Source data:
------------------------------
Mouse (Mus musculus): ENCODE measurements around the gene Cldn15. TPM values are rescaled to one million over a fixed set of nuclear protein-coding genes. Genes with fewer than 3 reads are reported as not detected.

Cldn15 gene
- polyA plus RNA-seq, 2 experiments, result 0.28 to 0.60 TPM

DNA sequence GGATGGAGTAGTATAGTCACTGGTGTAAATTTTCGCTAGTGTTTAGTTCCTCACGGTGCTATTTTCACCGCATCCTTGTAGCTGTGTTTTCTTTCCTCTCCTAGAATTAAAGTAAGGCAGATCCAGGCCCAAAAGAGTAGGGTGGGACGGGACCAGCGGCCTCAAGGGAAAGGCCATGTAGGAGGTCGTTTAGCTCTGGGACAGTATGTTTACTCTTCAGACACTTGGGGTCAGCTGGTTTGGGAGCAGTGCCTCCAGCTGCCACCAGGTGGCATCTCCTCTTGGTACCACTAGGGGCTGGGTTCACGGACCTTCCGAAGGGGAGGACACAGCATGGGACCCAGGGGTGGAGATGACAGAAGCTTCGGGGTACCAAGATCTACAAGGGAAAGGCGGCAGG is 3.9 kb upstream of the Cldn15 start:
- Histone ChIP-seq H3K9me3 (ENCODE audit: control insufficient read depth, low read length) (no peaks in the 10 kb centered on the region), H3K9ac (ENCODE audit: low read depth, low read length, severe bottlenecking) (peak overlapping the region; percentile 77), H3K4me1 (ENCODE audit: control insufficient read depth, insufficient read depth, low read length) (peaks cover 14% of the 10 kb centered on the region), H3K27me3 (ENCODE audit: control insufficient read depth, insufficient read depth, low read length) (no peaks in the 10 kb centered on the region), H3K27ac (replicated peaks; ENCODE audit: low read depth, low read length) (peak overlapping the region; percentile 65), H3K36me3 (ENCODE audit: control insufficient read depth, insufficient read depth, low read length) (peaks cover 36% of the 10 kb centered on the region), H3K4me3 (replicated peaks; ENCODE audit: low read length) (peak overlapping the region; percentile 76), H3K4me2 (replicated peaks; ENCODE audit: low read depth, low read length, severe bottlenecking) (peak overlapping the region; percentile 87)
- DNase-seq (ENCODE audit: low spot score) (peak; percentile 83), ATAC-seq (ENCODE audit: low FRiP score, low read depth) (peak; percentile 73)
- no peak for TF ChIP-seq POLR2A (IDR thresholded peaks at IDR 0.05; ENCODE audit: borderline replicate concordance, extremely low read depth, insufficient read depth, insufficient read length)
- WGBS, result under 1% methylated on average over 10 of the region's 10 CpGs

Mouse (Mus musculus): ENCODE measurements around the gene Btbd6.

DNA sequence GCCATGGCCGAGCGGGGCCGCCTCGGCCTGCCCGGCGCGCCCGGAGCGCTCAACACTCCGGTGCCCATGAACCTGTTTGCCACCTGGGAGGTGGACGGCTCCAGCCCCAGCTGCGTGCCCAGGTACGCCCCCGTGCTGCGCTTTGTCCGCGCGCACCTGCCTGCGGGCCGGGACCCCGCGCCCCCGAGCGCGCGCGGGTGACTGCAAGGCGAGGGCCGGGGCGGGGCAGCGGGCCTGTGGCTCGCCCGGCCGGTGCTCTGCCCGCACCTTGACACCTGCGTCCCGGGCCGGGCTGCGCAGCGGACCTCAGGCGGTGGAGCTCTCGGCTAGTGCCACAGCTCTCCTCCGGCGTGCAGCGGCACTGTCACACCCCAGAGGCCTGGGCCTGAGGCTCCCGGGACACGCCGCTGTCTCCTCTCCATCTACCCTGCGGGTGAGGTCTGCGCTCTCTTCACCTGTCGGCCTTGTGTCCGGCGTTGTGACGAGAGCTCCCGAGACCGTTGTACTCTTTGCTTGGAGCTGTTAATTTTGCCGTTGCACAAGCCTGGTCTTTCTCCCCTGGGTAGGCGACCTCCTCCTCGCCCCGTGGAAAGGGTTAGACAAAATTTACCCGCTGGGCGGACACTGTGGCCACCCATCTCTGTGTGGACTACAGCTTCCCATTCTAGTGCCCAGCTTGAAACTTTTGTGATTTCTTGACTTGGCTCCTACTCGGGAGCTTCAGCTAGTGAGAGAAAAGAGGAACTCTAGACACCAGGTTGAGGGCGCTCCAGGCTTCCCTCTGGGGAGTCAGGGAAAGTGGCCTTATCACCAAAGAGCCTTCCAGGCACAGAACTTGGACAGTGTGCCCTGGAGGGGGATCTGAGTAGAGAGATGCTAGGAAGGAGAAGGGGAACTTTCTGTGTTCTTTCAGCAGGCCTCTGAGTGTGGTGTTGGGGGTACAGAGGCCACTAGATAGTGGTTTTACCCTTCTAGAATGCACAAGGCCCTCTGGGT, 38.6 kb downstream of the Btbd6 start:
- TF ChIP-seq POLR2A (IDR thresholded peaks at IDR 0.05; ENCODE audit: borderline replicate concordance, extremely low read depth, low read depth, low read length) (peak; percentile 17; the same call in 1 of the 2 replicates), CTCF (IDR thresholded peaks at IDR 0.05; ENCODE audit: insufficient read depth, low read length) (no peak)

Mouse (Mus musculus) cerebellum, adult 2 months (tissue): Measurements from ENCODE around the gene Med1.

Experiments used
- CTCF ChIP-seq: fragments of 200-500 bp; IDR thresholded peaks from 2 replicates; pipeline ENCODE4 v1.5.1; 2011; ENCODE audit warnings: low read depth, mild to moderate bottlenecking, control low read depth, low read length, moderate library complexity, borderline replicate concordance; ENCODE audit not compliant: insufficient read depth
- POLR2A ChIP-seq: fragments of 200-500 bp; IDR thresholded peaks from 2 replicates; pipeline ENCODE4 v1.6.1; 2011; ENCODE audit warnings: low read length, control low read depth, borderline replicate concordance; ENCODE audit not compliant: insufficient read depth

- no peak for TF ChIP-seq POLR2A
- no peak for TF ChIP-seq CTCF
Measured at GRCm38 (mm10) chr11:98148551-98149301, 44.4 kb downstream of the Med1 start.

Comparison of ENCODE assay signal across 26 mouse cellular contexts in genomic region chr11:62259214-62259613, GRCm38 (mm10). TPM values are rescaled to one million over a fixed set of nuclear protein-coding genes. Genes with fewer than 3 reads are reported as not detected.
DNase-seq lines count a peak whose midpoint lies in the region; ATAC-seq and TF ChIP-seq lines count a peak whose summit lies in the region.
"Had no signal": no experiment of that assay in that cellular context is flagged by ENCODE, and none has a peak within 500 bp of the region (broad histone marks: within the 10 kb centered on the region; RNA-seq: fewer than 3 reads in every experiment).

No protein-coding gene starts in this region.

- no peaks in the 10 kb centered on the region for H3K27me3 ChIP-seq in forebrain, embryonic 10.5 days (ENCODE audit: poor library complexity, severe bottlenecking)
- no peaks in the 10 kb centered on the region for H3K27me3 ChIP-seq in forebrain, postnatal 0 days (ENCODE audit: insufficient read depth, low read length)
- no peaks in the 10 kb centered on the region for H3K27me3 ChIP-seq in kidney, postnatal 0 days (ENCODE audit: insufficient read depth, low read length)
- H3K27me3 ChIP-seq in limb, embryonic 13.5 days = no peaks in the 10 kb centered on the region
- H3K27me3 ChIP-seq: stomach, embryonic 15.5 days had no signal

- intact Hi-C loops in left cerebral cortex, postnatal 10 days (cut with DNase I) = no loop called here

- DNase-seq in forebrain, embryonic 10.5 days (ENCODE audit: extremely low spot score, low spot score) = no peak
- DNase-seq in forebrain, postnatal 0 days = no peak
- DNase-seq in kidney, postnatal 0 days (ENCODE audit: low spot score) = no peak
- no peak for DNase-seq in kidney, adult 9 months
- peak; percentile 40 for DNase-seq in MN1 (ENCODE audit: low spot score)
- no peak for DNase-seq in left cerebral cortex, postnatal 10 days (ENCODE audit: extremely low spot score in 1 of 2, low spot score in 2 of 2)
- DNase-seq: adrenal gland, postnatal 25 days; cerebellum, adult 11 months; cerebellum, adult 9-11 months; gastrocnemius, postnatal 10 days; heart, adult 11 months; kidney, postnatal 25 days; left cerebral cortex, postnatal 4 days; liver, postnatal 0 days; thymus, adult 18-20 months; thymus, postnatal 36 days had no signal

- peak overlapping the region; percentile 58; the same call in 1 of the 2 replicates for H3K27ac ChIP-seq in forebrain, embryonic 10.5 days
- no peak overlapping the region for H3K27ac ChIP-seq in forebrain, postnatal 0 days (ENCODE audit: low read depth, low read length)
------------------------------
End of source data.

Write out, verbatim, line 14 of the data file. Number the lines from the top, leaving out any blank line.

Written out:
- CTCF ChIP-seq: fragments of 200-500 bp; IDR thresholded peaks from 2 replicates; pipeline ENCODE4 v1.5.1; 2011; ENCODE audit warnings: low read depth, mild to moderate bottlenecking, control low read depth, low read length, moderate library complexity, borderline replicate concordance; ENCODE audit not compliant: insufficient read depth